Family systems theory in psychotherapy with people with learning disabilities may offer alternative way to view presenting problems

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This paper set out to describe the value of using family systems theory as a meta-theory in psychotherapy with people with persons with learning disabilities and their families at different stages of the family life cycle.

Family systems theory views the family as an emotional unit and uses systems thinking to describe the complex interactions in the unit. It posits that changes in one person’s functioning will be followed by reciprocal changes in the functioning of others, suggesting an ever present interdependence, although of course families may vary in their degree of  interdependence.

The author suggests that given that people with learning disabilities may often have  high involvement with their families throughout their lives, family systems theory might be especially relevant to their mental health treatment. She also suggests that as adults with learning disabilities may well live in family-like group settings that this systems theory may potentially be more widely applicable.

The author describes a number of case studies of people with learning disabilities or their families who had presented to psychotherapy with mental health or behavioural issues.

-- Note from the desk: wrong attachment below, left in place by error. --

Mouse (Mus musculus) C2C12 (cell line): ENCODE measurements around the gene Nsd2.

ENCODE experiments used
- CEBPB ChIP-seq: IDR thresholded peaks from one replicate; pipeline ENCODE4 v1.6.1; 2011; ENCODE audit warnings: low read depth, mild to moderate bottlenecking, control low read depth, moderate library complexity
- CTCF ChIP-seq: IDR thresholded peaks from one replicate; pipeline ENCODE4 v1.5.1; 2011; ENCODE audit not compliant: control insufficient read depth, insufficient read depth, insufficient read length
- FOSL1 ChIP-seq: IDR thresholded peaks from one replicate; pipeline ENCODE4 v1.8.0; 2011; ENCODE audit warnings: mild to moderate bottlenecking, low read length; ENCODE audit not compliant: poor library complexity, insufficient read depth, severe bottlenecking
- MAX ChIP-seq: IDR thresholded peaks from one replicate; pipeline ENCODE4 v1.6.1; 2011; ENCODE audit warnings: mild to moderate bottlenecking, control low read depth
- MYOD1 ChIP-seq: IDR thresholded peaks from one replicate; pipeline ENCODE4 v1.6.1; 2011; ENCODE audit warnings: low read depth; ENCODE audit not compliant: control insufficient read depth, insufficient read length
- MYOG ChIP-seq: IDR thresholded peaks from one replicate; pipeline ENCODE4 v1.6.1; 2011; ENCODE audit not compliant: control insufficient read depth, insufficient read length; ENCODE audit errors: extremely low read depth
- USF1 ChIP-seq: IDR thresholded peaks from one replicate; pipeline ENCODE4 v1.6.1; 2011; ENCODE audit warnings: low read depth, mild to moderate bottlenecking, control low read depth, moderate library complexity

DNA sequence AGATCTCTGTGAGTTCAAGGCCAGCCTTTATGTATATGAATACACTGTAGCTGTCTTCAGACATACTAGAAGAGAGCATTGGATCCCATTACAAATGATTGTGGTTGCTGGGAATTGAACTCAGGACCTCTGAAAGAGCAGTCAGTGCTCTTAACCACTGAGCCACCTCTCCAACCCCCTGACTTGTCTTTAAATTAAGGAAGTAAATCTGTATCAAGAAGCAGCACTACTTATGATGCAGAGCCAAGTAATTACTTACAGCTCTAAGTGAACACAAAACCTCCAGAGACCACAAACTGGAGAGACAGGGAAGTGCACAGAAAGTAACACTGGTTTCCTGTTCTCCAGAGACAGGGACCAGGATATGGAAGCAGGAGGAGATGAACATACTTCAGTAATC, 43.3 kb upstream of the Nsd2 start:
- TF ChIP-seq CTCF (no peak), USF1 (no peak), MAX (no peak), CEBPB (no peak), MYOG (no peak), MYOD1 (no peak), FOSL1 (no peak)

She suggests that although family systems theory is a well established school of psychotherapeutic treatment, its value in treating individuals with learning has not been explored in the literature.

She concludes that the case studies presented outline the de-pathologising effect of applying a family systems filter to presenting problems which enables a shift in the group dynamics rather than treating only the individual symptoms.

Psychotherapy with families impacted by intellectual disability, throughout the lifespan, Hill-Weld J, in Advances in Mental Health and Intellectual Disabilities 5, 5, 26-33

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John Northfield

After qualifying as a social worker, John worked in community learning disability teams before getting involved in a number of long-stay hospital closure programmes, working to develop individual plans for people moving into their own homes. He worked for BILD, helping to develop the Quality Network and was editorial lead for the NHS electronic library learning disabilities specialist collection. This led him to found the Learning Disabilities Elf site with Andre Tomlin as a way of making the evidence accessible to practitioners in health and social care. Most recently he has worked as part of Mencap's national quality team and also been involved in a number of national website developments, including the General Medical Council's learning disabilities site.

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